Sufism in Bihar (Islam and Bihar)

Socially, the Muslims are divided into two main classes: the Ashroff and the Ajlaf. The Saiyads, who belong to the first category, claim descent from the Prophet Himself. Others in this category are Mugals, Iranis, Afghans, Pathans, etc. The Momins, Kunjras and the Muslim castes- Julaha, Dhunia, Dhobi, Kalal, Chick, Lalbegi and others belong to the second group.

 

The 'Mulick' of Shahabad are all Ashroff and live by reciting poetry describing the love of Radha and Govinda. They worship certain saints and make offering at tombs and Dargahs. Bihar, like the rest of Mugal India, had witnessed a large influx of Shiaites due to the political and cultural connections between the Indian Timurids and the Persian Safavids. The Shiaites were the followers of Ali, the fourth Caliph, whom they considered the rightful successor of Mohammad. Their Fiqh (law) differed from that of the Sunnites principally in the doctrine of the Imamat or the office of the Imam as religious leader. It enjoyed considerable popularity only in the Deccan, where the Shiaites had their own kings and rulers. In Bihar, the Sunnis far outnumber the Shias. Even in pre-Mugal Bihar, all the Ulema, Mullas and Sufis were Sunni Muslims, though at that time there were no sectarian differences between Shias and Sunnis.

 

Sufism

 

The Bihari Sufis, who belonged to the Wajudia School, believed that 'Everything is He (Hama Oast) 'and reconciled religion with philosophy. Some of the early Bihari Muslims, as Sheikh Aaz of Karo (Gaya) and Ahmad Bihari, held views for which they were 'ordered to be confined and punished with chains'. According to H.Shuaiv, Sultan Firuz Shah Tughluq at the instance of the orthodox Ulema of Delhi put the saint of Sheikhpura, Sheikh Aaz and Ahmad Bihari to death.

 

Researches have revealed that Sufism had reached Bihar and its neighbouring regions even before the Turkish conquest. Its earliest adherents belonged to the Chisti and Suharwardia order of the Sufis. Some of the well-known representatives of the Chisti order were M.Shahab-ud-din or 'Pir Jagjot' of Jethuli, H. Badr-i-Alam of Choti Dargah, Mir Fazlullah Gosain of Daira, Farid-ud-din Tawaila Bux of Chandpura, Ahmad Isa Taj of Bhaisaur, Ataullah Baqhdali of Mir Dad and Syed Sadr-ud-din Zahidi- all belonging to the town of Biharsharif (Nalanda).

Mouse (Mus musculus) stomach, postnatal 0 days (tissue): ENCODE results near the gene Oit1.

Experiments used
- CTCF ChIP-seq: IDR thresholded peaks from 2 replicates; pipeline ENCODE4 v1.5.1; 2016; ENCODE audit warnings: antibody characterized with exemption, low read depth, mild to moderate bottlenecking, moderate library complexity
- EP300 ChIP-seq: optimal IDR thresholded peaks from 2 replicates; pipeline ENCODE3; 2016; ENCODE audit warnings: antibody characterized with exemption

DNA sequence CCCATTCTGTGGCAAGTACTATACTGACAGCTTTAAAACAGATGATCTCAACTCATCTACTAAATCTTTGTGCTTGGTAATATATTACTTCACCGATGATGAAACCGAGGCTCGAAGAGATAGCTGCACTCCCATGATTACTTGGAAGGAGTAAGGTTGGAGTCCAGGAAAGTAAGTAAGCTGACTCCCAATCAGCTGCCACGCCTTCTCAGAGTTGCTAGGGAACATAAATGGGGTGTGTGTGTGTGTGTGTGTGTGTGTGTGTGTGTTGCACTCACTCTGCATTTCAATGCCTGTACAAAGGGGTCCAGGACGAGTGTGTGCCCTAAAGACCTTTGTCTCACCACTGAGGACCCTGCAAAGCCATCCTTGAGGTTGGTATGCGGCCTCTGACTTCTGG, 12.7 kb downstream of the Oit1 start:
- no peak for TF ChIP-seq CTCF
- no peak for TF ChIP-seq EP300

Saran, another notable center of activity of the Chisti Sufis, acquired considerable fame for its association with such scholarly saints as Mir Zahid Madaria Sarani of Sepaha, Abdul Malik of Ushri and M.Syed Hasan of Hasanpura. Though the and Shutasia orders have now sunk into oblivion, there was a time when they had a great hold on the people of Bihar. Syed Jamal-ud-din Madar of Makanpur (Uttar Pradesh) who had come over to Bihar was a well-known representative of the Madaria order. His mausoleum at Hilsa contains a dated inscription. One of the greatest Sufis of the Shuttasia order was Abul Faiz Qazin Ola of Bania Basarh, near Vaishali.

 

The Qadri order is said to be "now one of the chief Sufi order of this province. We had one of its best representatives, Sayed Muhammad of Amjhar Sarif in the Aurangabad district". The most important of all the Sufi orders in Bihar, however, was the Suharwardia, especially its sub-section, the Firdausia Silsila, one of whose most celebrated saints was H. Sharf-ud-din Ahmad, who was born at Maner in 1262 and died at Biharsharif in 1377. The Mosques and Khankahs of the Sufi saints and preachers became centers of learning and veritable madarsas. Saif Khan's mosque and madarsa with its many saintly scholars on its staff, flourished till the end of the eighteenth century. The mosque of H. Ataullah Zasinabi at Phulwari, bearing an inscription of Akbar's time, still stands and the madarsa still continues. Mulla Abul Husan of Darbhanga, the saintly scholar who taught Princess Zebunnisa, the accomplished daughter of Emperor Aurangzeb, and the five scholarly members of the syndicate that compiled Fatwa-i-Alamgiri, were all great saints of their time.

 

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